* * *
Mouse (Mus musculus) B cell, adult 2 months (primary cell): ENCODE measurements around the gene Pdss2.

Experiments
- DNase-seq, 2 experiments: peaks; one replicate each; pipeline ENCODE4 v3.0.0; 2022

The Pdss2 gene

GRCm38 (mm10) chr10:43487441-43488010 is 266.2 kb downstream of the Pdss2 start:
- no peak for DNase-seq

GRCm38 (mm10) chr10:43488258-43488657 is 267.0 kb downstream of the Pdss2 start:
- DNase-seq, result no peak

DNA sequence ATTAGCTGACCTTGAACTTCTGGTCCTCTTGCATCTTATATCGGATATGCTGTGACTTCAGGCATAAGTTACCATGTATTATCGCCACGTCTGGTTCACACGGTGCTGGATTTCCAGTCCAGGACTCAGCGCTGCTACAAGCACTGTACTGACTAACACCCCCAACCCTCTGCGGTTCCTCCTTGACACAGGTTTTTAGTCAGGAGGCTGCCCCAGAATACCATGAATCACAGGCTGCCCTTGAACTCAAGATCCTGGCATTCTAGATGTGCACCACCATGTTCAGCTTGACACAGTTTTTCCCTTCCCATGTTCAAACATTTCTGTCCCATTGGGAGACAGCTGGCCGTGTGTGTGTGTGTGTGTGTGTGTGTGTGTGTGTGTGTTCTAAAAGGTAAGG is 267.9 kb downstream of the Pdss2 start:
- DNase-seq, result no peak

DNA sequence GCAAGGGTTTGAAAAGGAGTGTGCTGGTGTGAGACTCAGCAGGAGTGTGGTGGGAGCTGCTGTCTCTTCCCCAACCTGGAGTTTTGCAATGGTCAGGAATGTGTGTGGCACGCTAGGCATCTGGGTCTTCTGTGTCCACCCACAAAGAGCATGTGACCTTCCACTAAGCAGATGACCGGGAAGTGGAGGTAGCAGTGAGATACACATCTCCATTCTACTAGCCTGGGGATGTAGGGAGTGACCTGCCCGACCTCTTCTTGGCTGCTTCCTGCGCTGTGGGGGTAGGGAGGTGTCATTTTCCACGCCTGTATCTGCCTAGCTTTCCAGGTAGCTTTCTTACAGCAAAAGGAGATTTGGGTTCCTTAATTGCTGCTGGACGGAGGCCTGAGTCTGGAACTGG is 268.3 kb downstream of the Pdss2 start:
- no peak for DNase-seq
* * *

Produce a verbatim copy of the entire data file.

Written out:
Mouse (Mus musculus) B cell, adult 2 months (primary cell): ENCODE measurements around the gene Pdss2.

Experiments
- DNase-seq, 2 experiments: peaks; one replicate each; pipeline ENCODE4 v3.0.0; 2022

The Pdss2 gene

GRCm38 (mm10) chr10:43487441-43488010 is 266.2 kb downstream of the Pdss2 start:
- no peak for DNase-seq

GRCm38 (mm10) chr10:43488258-43488657 is 267.0 kb downstream of the Pdss2 start:
- DNase-seq, result no peak

DNA sequence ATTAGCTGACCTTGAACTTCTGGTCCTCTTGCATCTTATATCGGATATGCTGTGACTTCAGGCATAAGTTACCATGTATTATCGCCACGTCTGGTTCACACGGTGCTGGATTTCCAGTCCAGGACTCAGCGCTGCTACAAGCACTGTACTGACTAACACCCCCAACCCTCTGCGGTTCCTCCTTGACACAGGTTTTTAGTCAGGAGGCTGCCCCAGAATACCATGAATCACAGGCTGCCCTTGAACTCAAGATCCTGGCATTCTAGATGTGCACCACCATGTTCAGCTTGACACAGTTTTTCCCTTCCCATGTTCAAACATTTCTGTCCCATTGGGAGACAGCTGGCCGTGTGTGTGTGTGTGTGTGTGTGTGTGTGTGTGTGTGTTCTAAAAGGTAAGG is 267.9 kb downstream of the Pdss2 start:
- DNase-seq, result no peak

DNA sequence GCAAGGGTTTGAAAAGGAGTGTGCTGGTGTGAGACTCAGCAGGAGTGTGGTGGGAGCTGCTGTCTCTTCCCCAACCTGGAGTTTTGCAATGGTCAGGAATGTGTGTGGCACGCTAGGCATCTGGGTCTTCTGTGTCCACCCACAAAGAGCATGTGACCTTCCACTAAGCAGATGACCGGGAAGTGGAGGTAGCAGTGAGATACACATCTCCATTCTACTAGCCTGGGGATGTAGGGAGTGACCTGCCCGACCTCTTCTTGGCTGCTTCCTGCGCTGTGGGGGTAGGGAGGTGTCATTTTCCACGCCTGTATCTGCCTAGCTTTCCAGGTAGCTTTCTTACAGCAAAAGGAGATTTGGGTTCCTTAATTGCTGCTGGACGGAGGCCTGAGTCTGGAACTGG is 268.3 kb downstream of the Pdss2 start:
- no peak for DNase-seq